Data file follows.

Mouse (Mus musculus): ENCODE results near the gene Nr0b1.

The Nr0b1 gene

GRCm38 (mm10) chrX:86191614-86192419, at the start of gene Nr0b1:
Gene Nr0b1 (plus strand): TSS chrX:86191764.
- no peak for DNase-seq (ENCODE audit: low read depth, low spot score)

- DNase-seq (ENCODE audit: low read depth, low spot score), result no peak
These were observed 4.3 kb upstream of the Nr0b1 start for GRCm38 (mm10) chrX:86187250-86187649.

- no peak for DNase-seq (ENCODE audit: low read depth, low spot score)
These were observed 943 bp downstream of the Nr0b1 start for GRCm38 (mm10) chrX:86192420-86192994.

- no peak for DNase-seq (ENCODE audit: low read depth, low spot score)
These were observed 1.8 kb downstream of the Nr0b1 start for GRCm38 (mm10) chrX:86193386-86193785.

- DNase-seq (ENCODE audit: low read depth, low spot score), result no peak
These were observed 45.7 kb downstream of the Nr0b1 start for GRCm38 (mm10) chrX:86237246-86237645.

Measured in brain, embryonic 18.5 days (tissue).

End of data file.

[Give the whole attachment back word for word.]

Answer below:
Mouse (Mus musculus): ENCODE results near the gene Nr0b1.

The Nr0b1 gene

GRCm38 (mm10) chrX:86191614-86192419, at the start of gene Nr0b1:
Gene Nr0b1 (plus strand): TSS chrX:86191764.
- no peak for DNase-seq (ENCODE audit: low read depth, low spot score)

- DNase-seq (ENCODE audit: low read depth, low spot score), result no peak
These were observed 4.3 kb upstream of the Nr0b1 start for GRCm38 (mm10) chrX:86187250-86187649.

- no peak for DNase-seq (ENCODE audit: low read depth, low spot score)
These were observed 943 bp downstream of the Nr0b1 start for GRCm38 (mm10) chrX:86192420-86192994.

- no peak for DNase-seq (ENCODE audit: low read depth, low spot score)
These were observed 1.8 kb downstream of the Nr0b1 start for GRCm38 (mm10) chrX:86193386-86193785.

- DNase-seq (ENCODE audit: low read depth, low spot score), result no peak
These were observed 45.7 kb downstream of the Nr0b1 start for GRCm38 (mm10) chrX:86237246-86237645.

Measured in brain, embryonic 18.5 days (tissue).